How to Build Your Own Teepee

How to Build Your Own TeepeeIndian teepees are an American classic for outdoor living. Although their construction might seem complicated, in reality they require only a few simple materials and procedures to be built. Once you get the hang of it, you will wonder why it ever seemed so difficult.


Difficulty: Moderate

How to:

Things You’ll Need:
  • Semi-circular section of canvas (or nylon fabric as a substitute)
  • Rope
  • Sewing kit (if possible)
  • Hunting knife
  • Camping hatchet
  • 6 or more poles, 12 feet long or longer
  • Wood dowels
  • Tent stakes
Step 1
Prepare the teepee cover. If you are making one from scratch, you need to cut a semi-circle from a 20-foot-long, 10-foot-wide rectangle of canvas to make a 10-foot diameter teepee. Measure and cut half a dozen or more matching holes along the flat sides of the semi-circle of canvas. These will be fastened together at the end with wooden dowels. The holes should be equidistant for an even appearance, but the specific arrangement depends on how many dowels you use and how big your door is. About 9 or 10 inches apart should be fine most of time, and the holes should be sized to fit your dowels.
Step 2
Gather four poles to serve as the structural supports for the teepee. Three of these will be the tripod poles (north, south and door), and the fourth will become a lift pole. The poles need to be at least 2 feet longer than the diameter of the teepee and between 2 and 3 inches thick to bear the weight of the teepee. As a 10-foot diameter is the smallest practical teepee, the poles will need to be at least 12 feet long. You will also need at least two extra poles of similar length, but they can be thinner. If you are collecting your materials from the forest, whittle all the bark off the poles with a hatchet or hunting knife if you intend to keep them long-term.
Step 3
Lay the three tripod poles alongside each other, and bind them together with rope. Leave several feet of rope hanging off the end after this tie-off. This tie should be about at the same point along their length as the diameter of the teepee. For example, if you have a 10-foot-diameter teepee and 12-plus-foot poles, tie them together at the 10-foot point. This forms the tripod.
Step 4
Stand up the tripod and spread the legs, using the resistance provided by the rope for stability. For a big teepee, this will require a second pair of hands to do properly.
Step 5
Set two or more extra poles against the tripod, choosing positions between a pair of legs. Most of these poles will help support the canvas walls. You should leave a large, open space on one side of the teepee, with the designated door pole from Step 2 on one side of it to serve as an opening for the door.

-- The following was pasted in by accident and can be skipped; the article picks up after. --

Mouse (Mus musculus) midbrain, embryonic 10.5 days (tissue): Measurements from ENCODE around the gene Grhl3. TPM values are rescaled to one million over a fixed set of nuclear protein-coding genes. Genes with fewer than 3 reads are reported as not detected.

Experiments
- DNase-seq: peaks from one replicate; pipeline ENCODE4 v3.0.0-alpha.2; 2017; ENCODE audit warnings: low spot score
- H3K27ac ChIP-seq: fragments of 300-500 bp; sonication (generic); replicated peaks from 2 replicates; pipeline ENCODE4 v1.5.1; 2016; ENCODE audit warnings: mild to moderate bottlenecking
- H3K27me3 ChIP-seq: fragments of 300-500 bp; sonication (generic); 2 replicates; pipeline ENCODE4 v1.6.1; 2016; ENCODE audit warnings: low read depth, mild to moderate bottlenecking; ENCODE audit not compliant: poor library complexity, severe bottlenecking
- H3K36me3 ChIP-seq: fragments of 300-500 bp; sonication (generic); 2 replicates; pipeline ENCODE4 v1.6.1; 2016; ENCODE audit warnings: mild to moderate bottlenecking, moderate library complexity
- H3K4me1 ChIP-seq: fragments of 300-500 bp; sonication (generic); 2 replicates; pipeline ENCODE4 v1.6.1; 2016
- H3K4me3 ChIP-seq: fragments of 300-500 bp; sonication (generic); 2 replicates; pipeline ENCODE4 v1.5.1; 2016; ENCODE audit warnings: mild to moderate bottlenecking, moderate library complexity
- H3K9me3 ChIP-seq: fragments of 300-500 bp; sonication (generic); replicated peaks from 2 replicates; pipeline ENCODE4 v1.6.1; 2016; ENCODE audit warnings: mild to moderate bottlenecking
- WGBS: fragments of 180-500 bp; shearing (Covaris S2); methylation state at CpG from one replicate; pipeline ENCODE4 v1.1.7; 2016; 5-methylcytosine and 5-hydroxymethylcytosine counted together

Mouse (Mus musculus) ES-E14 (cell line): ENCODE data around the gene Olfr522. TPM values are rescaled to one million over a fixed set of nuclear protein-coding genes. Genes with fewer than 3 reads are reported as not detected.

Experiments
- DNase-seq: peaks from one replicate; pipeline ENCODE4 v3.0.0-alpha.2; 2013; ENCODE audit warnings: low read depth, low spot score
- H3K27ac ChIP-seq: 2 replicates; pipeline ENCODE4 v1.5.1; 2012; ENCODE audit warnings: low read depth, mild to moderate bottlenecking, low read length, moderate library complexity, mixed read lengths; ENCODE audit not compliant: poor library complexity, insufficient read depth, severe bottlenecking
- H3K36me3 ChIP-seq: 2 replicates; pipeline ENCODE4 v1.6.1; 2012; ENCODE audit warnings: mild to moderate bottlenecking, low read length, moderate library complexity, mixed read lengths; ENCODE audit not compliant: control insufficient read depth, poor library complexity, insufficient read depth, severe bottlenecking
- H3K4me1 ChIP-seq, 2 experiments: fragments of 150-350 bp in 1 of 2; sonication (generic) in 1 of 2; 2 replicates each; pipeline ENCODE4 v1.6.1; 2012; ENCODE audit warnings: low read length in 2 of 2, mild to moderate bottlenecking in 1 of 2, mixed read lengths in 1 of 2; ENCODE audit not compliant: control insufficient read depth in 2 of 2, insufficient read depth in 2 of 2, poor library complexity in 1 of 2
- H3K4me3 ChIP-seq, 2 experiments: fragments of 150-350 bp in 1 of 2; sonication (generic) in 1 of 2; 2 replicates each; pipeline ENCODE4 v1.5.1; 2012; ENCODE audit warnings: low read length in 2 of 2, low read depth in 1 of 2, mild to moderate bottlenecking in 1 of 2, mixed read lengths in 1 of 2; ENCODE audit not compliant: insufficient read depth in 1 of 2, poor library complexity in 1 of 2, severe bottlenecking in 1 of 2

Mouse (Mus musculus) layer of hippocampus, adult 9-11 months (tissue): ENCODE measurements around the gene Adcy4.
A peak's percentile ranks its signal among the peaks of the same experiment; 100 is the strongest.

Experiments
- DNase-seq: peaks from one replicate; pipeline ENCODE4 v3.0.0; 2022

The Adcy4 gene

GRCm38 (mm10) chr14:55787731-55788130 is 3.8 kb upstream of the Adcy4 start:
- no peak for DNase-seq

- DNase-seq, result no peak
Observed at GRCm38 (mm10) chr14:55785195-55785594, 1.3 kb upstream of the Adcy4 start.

Step 6
Take hold of the dangling tie-off rope from Step 3 and walk around the perimeter of the teepee a few times to bind all the poles together.
Step 7
Lift the cover into place, using the lift pole from Step 2. Cutting a notch into the top of the lift pole to serve as an anchor for tying down the cover may prove helpful, should there not be a knot of some kind already present in the pole. Tie the cover to the top of the pole and lay it into place, standing alongside one of the other poles.
Step 8
Wrap the rope from Step 6 around another two or three times, binding the stack of poles together further, and then tie it off by binding together the lift pole and the pole it was laid alongside.
Step 9
Spread the teepee cover along the frame. Bind the ends together, using the holes from Step 1 and a set of wooden dowels.
Step 10
Sew on rope loops to your cover, if you have made it from scratch. Because these should be attached near the tripod poles of the teepee, the easiest way to determine where to sew them on, as well as how long to make them, is after the teepee cover is on the frame. That eliminates all guesswork.
Step 11
Drive the tent stakes through each of the rope loops to draw the cover fabric tighter around the frame, using either the hammer end of a camping hatchet or a hammer. Unlike with a tent, these stakes should be driven not out extending away from the teepee, but straight down and alongside the poles.

Article Written By Edwin Thomas

Edwin Thomas has been writing since 1997. His work has appeared in various online publications, including The Black Table, Proboxing-Fans and others. A travel blogger, editor and writer, Thomas has traveled from Argentina to Vietnam in pursuit of stories. He holds a Master of Arts in international affairs from American University.

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